Created for women to celebrate
the journey, romance the soul, fuel the visual senses, and connect with those who have
journeyed before us.
THE RAPID READERS BOOK CLUB
PELICAN RAPIDS, MN
After a string of hot days, the morning of the book club ushered in some much cooler breezes—refreshing to some, too cool, for others. The weather forced us inside; however, the large windows of Phyllis' beautiful home overlooking the lake let in the outdoors in abundant shades of color. My twin sister Christie had been my traveling companion for this four-hour trip to Pelican Rapids, made longer by missing a couple of turns while talking instead of studying the map.
We were delighted to meet this eclectic group of warm, spirited women—some living fulltime around the lake; others spending just the summer on the lake. One spirited woman returns from her home in Acapulco each summer to get some "Minnesota" culture. These are active women who enjoy taking time together to experience a garden tour, concert, or play. The book club was started when one of the women retired in 1991 and decided to form a book club.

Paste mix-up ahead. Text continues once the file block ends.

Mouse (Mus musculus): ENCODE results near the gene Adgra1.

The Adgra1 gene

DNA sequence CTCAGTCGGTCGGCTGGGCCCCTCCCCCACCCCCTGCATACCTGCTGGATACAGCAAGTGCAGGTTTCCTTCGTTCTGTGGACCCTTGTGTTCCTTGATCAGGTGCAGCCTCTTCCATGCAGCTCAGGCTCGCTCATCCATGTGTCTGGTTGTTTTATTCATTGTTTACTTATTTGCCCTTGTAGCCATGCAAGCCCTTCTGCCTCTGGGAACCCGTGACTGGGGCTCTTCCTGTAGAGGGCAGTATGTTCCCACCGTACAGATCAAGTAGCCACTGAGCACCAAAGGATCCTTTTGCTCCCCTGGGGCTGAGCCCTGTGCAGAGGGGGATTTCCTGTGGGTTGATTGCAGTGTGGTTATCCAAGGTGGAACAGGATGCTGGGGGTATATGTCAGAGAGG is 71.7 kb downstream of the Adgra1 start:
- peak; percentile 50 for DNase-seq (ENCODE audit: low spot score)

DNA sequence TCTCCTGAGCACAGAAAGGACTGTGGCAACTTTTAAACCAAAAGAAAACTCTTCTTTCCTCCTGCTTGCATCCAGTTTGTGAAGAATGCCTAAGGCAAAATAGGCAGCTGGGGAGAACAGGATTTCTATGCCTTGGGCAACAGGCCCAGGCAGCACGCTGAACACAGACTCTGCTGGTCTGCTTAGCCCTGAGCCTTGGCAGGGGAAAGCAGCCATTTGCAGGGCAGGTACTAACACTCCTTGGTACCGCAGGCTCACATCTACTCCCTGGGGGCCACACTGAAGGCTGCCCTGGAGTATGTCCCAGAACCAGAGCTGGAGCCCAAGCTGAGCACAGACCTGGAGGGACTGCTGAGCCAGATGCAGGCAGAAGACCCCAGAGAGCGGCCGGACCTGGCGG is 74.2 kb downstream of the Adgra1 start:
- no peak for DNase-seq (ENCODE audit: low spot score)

After an array of yummy salads brought by the ladies and not one, but two, terrific
desserts, we gathered to talk about the women in the book. There were
some wonderful conversations as we reflected on the journeys of the women
who had shared their stories and how their lives differed from our own.
We talked about how exciting it would be to have a group sponsor a
current-day road trip for four college students similar to the four Hamline girls, providing host families along the way. As member Judy
said, "Traveling like this gives one such life
experiences that you can't get in textbooks."
What a treat to have the author of one of our reads join us. I loved the stories. It has inspired me to ask more questions of my elders. Phyllis G.
for coming to our book club. I enjoyed reading
the stories in your book. My grandparents were immigrants from Norway,
who came to America on their honeymoon and didn't return for almost 50
years. My grandmom had come from a wealthy family and spent most of
her life as a farmer's wife—shaping
hay stacks and making chicken dinners, first killing the chicken.